- Collaborate with your other platforms – The introduction of an ESN had an impact on the company’s existing intranet, with the old platform now being seen as a place to store documents and the ESN as the ‘conversation environment’. Marc sees it as a waste of time to shoot for one platform that does it all; channels should instead complement one another.
Jean-Paul Chapon from Société Générale spoke about internal platform SG Communities.
- Champion the platform – Société Générale used champions for six months after launching the platform, gaining 3,000 users during that time. They then launched SG Communities to the entire company, so new users ‘arrived in something that was already populated’.
- Give your employees a voice – In a first internal crowdsourcing exercise, called PEPS!, they asked employees to share their thoughts about ways of working, customer relations and technology, and are now putting some of the more feasible ideas into action.
Claire Goring and Laura Jennings from Dentsu Aegis Network have successfully used their internal network to aid, and in some cases, gain client work.
Neon is a single uniting platform that covers more than 60 local brands and eight global networks across 110 countries and 23,000 people.
- Remember the importance of planning– After the Board approved the budget for Neon, they carried out six months of research to truly find out what people wanted. Neon’s look, feel and usability have a real strategy to lean on.
- Know your purpose – The process of bringing so many existing networks under the Neon umbrella is being done carefully and efficiently, with the aim of eventually creating a ‘one stop shop’ for employees. Every time Neon is launched in a new city or new market the team make a celebration of it to drive interest and engagement.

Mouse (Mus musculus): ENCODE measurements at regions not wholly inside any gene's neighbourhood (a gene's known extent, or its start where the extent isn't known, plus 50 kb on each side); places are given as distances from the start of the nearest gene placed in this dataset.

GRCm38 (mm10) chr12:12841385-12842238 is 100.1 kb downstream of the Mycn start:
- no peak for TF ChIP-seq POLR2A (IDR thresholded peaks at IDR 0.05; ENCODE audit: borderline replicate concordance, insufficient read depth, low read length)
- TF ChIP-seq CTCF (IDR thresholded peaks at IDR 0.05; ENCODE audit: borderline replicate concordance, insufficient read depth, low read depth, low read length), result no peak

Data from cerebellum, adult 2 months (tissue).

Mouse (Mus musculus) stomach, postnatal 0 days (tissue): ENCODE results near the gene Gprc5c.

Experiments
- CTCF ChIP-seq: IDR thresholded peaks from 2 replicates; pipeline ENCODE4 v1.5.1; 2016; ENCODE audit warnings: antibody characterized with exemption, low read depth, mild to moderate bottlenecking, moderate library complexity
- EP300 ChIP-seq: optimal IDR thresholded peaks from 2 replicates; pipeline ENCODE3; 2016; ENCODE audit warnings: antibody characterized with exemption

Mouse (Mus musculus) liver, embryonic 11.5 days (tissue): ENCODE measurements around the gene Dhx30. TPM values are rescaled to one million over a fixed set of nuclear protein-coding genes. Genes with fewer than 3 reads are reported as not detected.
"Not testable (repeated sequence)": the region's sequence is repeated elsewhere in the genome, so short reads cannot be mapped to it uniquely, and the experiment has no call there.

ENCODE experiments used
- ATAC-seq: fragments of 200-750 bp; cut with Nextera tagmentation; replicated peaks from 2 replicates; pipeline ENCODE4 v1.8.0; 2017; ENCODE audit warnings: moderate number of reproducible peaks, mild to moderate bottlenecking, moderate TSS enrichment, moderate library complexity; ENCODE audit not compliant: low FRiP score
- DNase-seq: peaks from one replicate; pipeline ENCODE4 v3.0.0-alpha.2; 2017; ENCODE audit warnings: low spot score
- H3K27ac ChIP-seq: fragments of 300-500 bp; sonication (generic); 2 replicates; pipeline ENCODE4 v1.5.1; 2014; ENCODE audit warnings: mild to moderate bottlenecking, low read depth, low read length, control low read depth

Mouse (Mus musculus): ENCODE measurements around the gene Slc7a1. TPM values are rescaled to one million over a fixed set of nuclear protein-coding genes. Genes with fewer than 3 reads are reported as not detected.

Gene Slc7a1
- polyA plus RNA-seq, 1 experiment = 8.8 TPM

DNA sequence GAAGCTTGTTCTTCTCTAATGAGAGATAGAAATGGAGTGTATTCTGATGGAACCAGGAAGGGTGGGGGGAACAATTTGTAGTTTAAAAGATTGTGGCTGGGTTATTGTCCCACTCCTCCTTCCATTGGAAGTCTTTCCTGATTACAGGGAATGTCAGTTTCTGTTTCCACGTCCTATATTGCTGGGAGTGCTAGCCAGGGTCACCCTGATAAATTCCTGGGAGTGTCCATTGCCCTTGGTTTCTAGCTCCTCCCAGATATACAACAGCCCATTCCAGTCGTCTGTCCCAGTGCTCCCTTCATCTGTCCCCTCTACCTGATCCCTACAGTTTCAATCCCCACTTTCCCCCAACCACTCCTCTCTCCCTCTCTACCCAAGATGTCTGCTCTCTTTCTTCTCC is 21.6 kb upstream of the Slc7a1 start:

- Networks should benefit external as well as internal – The platform has helped to deal with time zone barriers by allowing employees to find global solutions for clients through cross market collaboration. When one team finishes work for the day, another team just starting their day can pick up the work. From a business perspective, the value of Neon in terms of ROI is clear. Claire and Laura gave another example of a client that was so impressed when Neon was mentioned during a pitch, particularly how it allowed them to effectively work with Dentsu’s global team that it helped them to win one of the largest pitches the organisation had this year.
Take-away from the day:
Apps should form part of the overall mix and small functions for dedicated audiences can keep costs down. Don’t create a Rolls Royce for your company when a Mini for the department will do. But most importantly, consider how they fit within the overall digital workplace.
If you’d like to talk to Charles (pictured) about apps, please email Charles.firstname.lastname@example.org.
Thanks for sharing your impressions from the day Charles. Did you go to #SMiLELondon? What did you think of the case studies you heard? I dialled in remotely via the Live Link for the final part of the day, so my thanks to Charles for capturing the whole day for those of us who missed it.
I spotted comms pro Tony Stewart @TSDigi recorded a short video from the event, which I thought I’d share with you here. Tony works at NBC Universal and here’s his five minute take on what he heard – and he proves his own point about how easy videos are to use for on-the-spot comms:
Here’s a video that was compiled on the day:
Gloria at Simply-Commmunicate has created a Storify from #SmileLondon – the hashtag was trending in the UK last week as it was being used so much throughout the day, do take a look through to see all the tweets.
Want to know what events are coming up for comms pros? See my comms calendar.
Thank you for stopping by
Post author: Rachel Miller and Charles Fenoughty.
First published on All Things IC blog on 1 October 2014 and republished December 2014.